I’m actually writing this in New York; I’m currently loitering at a hotel near Penn Station, in room that looks like the nicest dorm suite at NYU and can hear the street noise rising up to my windows. It’s surprisingly nice white noise, although history reminds me that sometimes it’s just noise, and loud. It’s New York. Whaddya gonna do.

I picked New York as a subject for this series not just because I happen to be in it today but also because in many ways it’s an emblematic town for me, one that especially in the last twenty years is tied intimately to my professional life. When I was a freelancer a lot of my gigs came from a marketing company rather pointedly located on Madison Avenue; now as a novelist Tor books is currently located at the iconic Flatiron building, although not for much longer, alas. I come here regularly on tour and to do events like Book Expo America and New York Comic Con. I have a ton of friends here, as well as compatriots in publishing. More than any other major city in the US — even LA, in whose suburbs I grew up, or Chicago, where I went to college — this town has a direct influence on my day to day life.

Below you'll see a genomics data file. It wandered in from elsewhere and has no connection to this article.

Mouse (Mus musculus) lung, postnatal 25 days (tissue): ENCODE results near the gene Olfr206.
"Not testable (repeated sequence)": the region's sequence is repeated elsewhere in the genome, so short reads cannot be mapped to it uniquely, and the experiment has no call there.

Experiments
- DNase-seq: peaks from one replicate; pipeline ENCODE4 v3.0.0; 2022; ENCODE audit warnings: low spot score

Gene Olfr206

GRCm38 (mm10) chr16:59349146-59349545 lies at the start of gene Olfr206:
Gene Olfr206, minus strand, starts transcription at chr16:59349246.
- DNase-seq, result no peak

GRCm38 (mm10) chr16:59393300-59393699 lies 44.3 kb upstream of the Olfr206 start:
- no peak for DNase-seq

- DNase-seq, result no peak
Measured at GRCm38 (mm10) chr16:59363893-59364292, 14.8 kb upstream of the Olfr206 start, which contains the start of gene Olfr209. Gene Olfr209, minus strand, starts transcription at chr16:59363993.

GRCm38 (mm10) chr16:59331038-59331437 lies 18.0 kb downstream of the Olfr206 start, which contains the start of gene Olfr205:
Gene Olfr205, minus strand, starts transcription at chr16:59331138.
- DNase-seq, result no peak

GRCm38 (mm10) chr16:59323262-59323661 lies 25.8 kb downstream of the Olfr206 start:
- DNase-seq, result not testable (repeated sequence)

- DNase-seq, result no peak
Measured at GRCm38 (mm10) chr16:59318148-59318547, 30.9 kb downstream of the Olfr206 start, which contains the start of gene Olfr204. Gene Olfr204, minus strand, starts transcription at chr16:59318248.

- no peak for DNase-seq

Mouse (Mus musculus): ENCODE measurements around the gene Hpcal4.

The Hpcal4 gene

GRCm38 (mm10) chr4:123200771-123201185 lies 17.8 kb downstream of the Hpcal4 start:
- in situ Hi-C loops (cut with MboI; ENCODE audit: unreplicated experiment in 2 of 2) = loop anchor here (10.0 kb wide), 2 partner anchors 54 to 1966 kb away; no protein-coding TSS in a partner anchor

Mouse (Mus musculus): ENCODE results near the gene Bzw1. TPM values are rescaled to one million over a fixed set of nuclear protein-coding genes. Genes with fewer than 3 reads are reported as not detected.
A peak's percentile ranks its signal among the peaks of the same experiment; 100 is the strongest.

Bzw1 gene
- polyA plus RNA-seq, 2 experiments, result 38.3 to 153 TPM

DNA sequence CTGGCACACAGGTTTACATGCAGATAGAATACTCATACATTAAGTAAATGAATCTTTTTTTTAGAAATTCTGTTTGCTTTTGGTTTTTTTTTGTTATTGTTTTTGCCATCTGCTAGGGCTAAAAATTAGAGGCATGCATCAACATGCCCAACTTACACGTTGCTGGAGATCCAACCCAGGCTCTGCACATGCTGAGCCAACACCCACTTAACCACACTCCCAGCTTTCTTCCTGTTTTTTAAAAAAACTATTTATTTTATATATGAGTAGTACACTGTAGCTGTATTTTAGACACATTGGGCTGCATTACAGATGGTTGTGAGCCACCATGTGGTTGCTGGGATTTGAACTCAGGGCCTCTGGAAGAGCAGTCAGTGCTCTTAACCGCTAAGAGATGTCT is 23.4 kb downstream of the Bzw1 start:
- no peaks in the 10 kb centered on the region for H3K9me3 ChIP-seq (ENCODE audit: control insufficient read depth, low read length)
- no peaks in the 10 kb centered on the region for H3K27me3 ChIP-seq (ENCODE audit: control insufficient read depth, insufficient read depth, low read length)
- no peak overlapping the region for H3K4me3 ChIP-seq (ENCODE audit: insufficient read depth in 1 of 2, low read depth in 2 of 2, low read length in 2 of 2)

Also, weirdly, it’s still a town that doesn’t feel completely real to me. Unlike LA or Chicago, I’ve never lived in New York; I’ve spent at most three or four days in it at a time. That’s enough time in aggregate to start to get a feel for a place but not enough time for it to become a place that feels grounded. I’ve never had a daily life here — I’ve never had to pay bills or do grocery shopping or deal with plumbing here. For those reasons (and others like it) New York still feels like a special, different, place to me. Magical? I don’t know about magical. Too much vague urine smell for magical. But as they say, there’s no place like it.

It’s also the city people think of when they think of writers; for good reason, since most of big-league publishing is here and I suspect roughly half of Brooklyn lists “writer” as their profession on their tax forms, and another quarter are probably editors, agents and other citizens of the publishing world. When I visit I feel like I’m visiting the home office, as it were. A place where if you say you’re a writer you get a look that says “well, obviously you are, we all are” instead of “how do you manage to eat?” or just a polite blank stare that suggests the person never considered it a profession at all.